By Paul Cochrane in Dubai
Last year, food was big news as prices soared globally by 54.9 percent and associated riots erupted in 60 countries, while in the Arab world the shortage in food sufficiency was estimated at $18 billion by the Arab Authority for Agricultural Investment and Development (AAAID). In the Gulf countries, dependent to the tune of $12 billion a year on imports and agricultural water consumption at unsustainable levels, the issue took on grave importance. State and private investors promptly started eying up arable land in Africa and Asia to secure food for a region that is expected to increase import dependency to 60 percent by 2010, according to the UN’s Food and Agriculture Organization (FAO).
But while food prices and commodities have reduced in the wake of lower oil prices and the global financial crisis, the issue of food security has not gone away. Although whether all the touted agribusiness projects will take off is not a given as Sovereign Wealth Funds (SWFs) and private investors tighten their belts in the face of the slowdown.
The big issues
The Arab world’s population ballooned 121.9 percent between 1975-2005, while over a similar period, 1980-2004, the region’s food grain and meat production increased by 93 percent.
The shortfall was not overly concerning given access to the free market and staples such as wheat and rice being fair cheap, certainly affordable enough for governments to subsidize. Additionally, countries such as Saudi Arabia, Syria and Iraq were involved in large-scale agricultural projects to boost domestic production.
Saudi Arabia, for instance, spent a staggering $85 billion on agricultural development between 1984-2000, according to estimates by Elie Elhadj in The Middle East Review of International Affairs.
But the cost of such investment has gone beyond budgetary concerns. Aside from the fact that Saudi Arabia was paying up to $500 a ton for domestically produced wheat - whereas international market rates were around $120 – to maintain local agriculture some 300 billion cubic meters of water was used between 1980-1999, two-thirds of it non-renewable, according to the Ministry of Agriculture and Water. Such a gigantic amount of water was needed to grow produce in the kingdom’s arid climate, which is two to three times more water than required in a temperate climate.
After investing an estimated $16-18.7 billion over the last 30 years on its wheat program, according to BMI, Riyadh last year decided to phase out production due to water shortages. The costs versus the benefits were no longer sustainable, having been self-sufficient in wheat since the 1980s when production reach 4 million tones per year, but now a net importer and as of 2016 totally dependent on imports. Furthermore, with Saudi Arabia joining the WTO, the kingdom has to abide by the organization’s requirement to reduce state support for agriculture to 13.3 percent over the next decade. This will have other knock on effects, such as on the 12 percent of the workforce involved in a sector that accounts for just 3.3 percent of GDP.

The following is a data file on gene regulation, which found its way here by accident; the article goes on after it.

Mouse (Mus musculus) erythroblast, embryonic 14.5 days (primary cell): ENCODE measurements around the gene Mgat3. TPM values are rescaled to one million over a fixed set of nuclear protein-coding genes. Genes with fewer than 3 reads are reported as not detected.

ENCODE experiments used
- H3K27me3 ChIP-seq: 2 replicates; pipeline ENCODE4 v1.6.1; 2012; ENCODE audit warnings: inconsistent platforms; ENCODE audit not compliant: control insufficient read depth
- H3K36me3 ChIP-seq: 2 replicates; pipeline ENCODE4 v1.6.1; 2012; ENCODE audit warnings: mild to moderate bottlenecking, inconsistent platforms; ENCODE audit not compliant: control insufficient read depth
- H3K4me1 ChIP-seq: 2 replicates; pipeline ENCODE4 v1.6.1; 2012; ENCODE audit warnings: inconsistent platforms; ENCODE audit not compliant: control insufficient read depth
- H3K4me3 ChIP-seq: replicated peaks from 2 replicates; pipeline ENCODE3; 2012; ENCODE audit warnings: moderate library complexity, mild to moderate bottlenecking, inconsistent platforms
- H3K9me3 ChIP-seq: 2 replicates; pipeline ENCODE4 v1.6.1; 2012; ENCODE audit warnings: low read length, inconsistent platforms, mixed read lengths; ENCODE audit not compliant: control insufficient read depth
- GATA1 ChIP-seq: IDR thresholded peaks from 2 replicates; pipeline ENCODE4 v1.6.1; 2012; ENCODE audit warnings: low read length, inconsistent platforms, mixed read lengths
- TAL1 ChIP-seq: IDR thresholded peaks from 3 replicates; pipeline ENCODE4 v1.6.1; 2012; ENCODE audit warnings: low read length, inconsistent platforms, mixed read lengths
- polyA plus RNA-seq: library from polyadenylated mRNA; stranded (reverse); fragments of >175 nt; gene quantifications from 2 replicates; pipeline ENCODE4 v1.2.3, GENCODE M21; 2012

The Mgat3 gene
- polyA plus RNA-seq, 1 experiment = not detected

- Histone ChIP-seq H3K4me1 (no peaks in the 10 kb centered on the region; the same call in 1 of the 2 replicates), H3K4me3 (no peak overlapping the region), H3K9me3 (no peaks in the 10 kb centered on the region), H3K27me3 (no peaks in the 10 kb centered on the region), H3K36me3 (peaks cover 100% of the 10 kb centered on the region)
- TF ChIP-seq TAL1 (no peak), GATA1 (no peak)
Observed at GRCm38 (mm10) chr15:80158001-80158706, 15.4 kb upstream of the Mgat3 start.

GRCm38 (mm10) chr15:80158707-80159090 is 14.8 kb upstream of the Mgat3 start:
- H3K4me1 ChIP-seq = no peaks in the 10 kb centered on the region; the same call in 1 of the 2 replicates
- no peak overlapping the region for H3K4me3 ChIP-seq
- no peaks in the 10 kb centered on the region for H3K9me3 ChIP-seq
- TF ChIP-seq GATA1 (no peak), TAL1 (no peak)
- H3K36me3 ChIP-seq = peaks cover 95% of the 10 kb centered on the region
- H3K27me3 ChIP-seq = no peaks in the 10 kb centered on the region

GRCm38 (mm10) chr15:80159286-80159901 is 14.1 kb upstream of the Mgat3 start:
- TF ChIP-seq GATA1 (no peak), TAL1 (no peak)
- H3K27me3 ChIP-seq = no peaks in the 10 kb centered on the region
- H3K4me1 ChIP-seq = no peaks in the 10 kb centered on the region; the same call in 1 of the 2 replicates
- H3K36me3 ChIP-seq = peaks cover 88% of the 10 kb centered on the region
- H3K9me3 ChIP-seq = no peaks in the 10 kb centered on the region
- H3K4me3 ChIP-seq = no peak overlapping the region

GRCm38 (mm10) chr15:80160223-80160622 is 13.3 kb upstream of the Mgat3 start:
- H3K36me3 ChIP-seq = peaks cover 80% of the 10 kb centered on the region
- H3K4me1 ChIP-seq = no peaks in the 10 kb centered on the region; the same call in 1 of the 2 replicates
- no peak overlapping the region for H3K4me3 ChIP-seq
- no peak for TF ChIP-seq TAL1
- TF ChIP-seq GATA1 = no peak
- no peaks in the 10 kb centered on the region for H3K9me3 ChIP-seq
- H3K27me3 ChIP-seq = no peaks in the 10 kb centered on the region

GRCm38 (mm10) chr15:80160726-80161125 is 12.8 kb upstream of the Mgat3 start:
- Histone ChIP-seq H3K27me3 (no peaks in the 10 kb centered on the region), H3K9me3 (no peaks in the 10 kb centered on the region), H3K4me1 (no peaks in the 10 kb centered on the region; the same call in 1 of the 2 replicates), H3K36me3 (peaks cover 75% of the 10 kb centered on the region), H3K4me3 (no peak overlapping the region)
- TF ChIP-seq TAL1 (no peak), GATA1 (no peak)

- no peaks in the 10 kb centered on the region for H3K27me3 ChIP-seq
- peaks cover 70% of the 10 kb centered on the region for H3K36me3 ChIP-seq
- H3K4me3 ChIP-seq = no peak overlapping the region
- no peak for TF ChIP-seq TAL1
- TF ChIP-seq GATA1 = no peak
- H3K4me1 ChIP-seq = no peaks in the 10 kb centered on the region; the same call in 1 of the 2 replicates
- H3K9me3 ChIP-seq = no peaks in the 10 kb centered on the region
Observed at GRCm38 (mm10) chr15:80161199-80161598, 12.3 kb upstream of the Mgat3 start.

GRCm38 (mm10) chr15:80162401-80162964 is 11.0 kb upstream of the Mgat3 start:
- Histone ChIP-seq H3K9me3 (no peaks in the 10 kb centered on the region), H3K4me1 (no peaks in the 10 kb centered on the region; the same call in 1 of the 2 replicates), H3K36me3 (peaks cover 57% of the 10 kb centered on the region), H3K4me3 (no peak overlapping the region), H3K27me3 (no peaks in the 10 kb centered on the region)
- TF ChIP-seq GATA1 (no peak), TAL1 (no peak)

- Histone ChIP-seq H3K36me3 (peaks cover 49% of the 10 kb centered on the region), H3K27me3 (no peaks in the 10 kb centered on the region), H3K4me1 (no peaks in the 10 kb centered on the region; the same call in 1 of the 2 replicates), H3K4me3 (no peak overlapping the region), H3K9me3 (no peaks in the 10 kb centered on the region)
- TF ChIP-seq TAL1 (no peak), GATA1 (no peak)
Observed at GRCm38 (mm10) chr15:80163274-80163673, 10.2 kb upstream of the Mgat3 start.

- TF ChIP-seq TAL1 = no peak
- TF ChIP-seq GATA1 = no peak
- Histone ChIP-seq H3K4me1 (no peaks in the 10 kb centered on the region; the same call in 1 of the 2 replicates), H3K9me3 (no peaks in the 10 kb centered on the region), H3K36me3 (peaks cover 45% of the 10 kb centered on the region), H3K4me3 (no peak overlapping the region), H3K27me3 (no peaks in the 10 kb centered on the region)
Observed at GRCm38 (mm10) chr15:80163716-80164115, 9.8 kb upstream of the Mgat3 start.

Saudi Arabia is not the only country re-thinking its agriculture policies, with the region losing an estimated one million hectares a year to salinity, according to Dr Shoaib Ismail, a halophyte agronomist at the International Center for Biosaline Research (ICBR) in Dubai.
Crop circles in Saudi Arabia
“Twenty years ago there was good quality water everywhere. Now there is one-third seawater concentration in the groundwater, and salinity is even higher in other places. Mismanagement has led to more salinity,” said Ismail. “Some 85 percent of water usage in the GCC is for agriculture, the highest in the world. In that sense, the question arises, how feasible is agriculture over here?”
The short answer is that it isn’t. Even producing processed foodstuffs for domestic consumption and export requires water, what has been called the “export of virtual water,” and may have to be re-thought given looming water constraints.
One solution is to use halophytes, plants that grow under high saline conditions, as opposed to glycophytes, non-salt loving plants, an alternative the ICBR is involved in. But while halophytes could be used to replace more water intensive plants and trees, such plants would not produce adequate amounts of food. It is in landscaping, which accounts for 18 percent of water use in the UAE, that plants and non-conventional grasses can be advantageous, according to Ismail.
Oman is developing a salinity plan, and has invested in a project to clean water from the oil industry, as for every barrel of oil pumped out of the ground seven barrels of water are used. The UAE has also developed a Master Development Plan to assess water usage and improve efficiency, such as changing irrigation systems, phasing out subsidies and expanding water pricing to include agriculture and industry.
Desalinization is another touted panacea for the region’s water concerns, but costing between $0.81-$1 per cubic meter, desalinated water is too expensive for agricultural usage.